Virgin Atlantic will resume flights in July – and Joburg to London is scheduled for September
- Richard Branson's Virgin Atlantic airline plans to restart flights to some destinations starting in July.
- Flights between OR Tambo and Heathrow are expected to resume in September, according to a "rough timeline".
- Virgin, which only flies long-haul international routes, has not flown passengers since April due to the coronavirus pandemic.
- The airline is 49% owned byDelta, and has cut more than 3,000 jobs, retired some planes, and closed bases to try and cut costs during the pandemic.
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Virgin Atlantic announced Monday that it will resume passenger flights to markets around the world, as countries begin to cautiously lift coronavirus pandemic travel restrictions.
Flights between Johannesburg's OR Tambo and London's Heathrow airport are scheduled to resume in September, it said.
US and European airlines have seen some travel demand return through May and June, with forward bookings for the northern-hemisphere summer also picking up. However, the vast majority of that demand has been for domestic travel.
While this has allowed some mainline and budget airlines to add capacity to their domestic and short-haul networks and reconfigure their network plans, other airlines that focus exclusively on long-haul travel, have remained grounded.
For Virgin Atlantic, which operates long-haul flights through its UK hubs, options during the pandemic have been scarce. The airline had planned to build up a domestic network through its acquisition of regional airline Flybe in 2019, but the smaller carrier became the first airline victim of the pandemic when it collapsed in early-March. Virgin Atlantic is 49% owned by Delta, with the remaining 51% owned by billionaire Richard Branson's Virgin Group.
As countries began imposing travel restrictions and quarantine requirements for border-crossers, Virgin suspended passenger flights effective April 20. The airline has continued to fly cargo using passenger jets.
Virgin has openly discussed its dire financial situation during the pandemic. The airline said in May that it would cut more than 3,000 jobs and close its base at London Gatwick. It has appealed unsuccessfully for a bailout from the British government. Branson has offered his private island as collateral for a bailout or loan.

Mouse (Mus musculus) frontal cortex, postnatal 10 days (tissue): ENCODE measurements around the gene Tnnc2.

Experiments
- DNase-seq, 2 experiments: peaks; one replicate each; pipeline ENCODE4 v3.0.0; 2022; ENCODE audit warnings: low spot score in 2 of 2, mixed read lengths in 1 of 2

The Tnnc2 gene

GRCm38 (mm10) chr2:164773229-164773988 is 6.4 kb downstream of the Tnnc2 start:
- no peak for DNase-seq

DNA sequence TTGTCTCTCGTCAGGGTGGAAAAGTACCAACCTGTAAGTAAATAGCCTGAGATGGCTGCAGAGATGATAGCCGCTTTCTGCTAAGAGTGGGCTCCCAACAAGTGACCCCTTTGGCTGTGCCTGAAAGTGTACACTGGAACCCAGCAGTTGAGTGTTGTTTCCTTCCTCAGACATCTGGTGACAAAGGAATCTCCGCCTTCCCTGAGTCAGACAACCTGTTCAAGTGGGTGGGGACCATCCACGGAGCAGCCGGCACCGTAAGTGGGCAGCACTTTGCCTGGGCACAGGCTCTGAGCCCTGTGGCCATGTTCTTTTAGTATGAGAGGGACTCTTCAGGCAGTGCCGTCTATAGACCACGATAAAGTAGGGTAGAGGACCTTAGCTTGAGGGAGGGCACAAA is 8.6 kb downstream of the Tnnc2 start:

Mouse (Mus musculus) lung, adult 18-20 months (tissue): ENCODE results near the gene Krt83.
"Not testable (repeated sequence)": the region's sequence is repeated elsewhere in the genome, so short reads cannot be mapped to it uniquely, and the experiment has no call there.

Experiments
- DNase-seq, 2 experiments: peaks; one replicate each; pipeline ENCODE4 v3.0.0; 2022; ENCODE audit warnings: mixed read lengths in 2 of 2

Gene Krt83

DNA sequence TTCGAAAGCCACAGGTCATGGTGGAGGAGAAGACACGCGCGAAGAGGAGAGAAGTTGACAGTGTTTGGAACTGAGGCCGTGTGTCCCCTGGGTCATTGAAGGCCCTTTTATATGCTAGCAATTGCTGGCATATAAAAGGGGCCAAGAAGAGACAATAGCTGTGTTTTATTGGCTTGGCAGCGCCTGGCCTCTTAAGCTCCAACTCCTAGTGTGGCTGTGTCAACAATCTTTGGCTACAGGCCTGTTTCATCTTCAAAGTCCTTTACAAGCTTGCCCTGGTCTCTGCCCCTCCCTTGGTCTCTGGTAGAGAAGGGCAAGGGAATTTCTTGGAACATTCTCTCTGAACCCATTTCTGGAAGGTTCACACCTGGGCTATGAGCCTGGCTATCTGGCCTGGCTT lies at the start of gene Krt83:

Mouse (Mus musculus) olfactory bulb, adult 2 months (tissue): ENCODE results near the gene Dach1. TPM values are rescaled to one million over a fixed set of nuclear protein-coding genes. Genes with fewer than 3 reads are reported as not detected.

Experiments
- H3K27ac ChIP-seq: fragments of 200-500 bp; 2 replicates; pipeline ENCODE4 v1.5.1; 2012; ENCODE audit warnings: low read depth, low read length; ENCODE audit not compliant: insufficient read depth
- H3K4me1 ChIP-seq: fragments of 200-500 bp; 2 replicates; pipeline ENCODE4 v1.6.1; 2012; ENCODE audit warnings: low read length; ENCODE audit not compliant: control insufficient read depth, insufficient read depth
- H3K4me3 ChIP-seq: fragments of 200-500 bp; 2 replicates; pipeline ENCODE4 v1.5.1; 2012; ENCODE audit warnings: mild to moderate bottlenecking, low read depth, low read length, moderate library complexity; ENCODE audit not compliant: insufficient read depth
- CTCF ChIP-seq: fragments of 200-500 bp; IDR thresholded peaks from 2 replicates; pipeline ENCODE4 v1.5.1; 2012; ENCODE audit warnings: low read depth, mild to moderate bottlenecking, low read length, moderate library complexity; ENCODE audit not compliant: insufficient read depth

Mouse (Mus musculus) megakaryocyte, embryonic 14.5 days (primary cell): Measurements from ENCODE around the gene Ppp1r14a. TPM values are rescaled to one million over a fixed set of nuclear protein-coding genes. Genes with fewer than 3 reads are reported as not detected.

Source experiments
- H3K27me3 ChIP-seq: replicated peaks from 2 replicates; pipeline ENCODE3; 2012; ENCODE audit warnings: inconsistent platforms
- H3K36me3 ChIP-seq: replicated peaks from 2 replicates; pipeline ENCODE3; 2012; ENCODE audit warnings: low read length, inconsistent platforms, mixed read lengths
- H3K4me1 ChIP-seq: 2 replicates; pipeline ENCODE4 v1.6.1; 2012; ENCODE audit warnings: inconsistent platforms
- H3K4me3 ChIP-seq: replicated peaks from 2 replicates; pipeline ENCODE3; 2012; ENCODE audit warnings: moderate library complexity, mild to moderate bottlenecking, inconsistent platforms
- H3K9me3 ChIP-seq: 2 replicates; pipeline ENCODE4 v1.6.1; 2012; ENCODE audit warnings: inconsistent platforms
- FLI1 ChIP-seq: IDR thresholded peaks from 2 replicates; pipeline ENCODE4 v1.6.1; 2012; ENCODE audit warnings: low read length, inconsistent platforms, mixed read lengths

Delta CEO Ed Bastian has said that Delta would not offer a cash injection to save Virgin from a possible bankruptcy restructuring. UK foreign ownership laws would prevent Delta or any other foreign investor from increasing its stake.
Virgin Atlantic to resume passenger service starting in July
Virgin will resume passenger flights from London Heathrow to the following destinations:
- Hong Kong - resumes July 20
- New York JFK; Los Angeles - resumes July 21
- Barbados - resumes August 1
- Shanghai - resumes August 4
- San Francisco - resumes August 4
- Tel Aviv - resumes August 9
- Miami - resumes August 18
- Lagos - resumes August 23
- Orlando - resumes August 24, subject to CDC approval (Virgin will also fly to Orlando from Manchester)
- Atlanta - August 25
The airline also announced a rough timeline to resume service from London Heathrow to the following cities:
- Washington, DC; Seattle; Las Vegas - resumes September, 2020
- Mumbai; Delhi - resumes September, 2020
- Johannesburg - resumes September, 2020
- Boston - resumes October, 2020
- Montego Bay, Antigua, Grenada and Tobago (via Antigua) - resumes October, 2020
- Barbados (from Manchester) - resumes October, 2020
Virgin Atlantic will also resume routes to Hong Kong, New York, and Los Angeles, but several current travel restrictions could significantly limit demand for the earliest flights if the restrictions remain in place.
The UK requires anyone entering the country to self-quarantine for 14 days, regardless of their citizenship status or where they are coming from.
The US, meanwhile, has temporarily banned non-residents from entering the country if they have been to certain countries within the past 14 days, including the UK.
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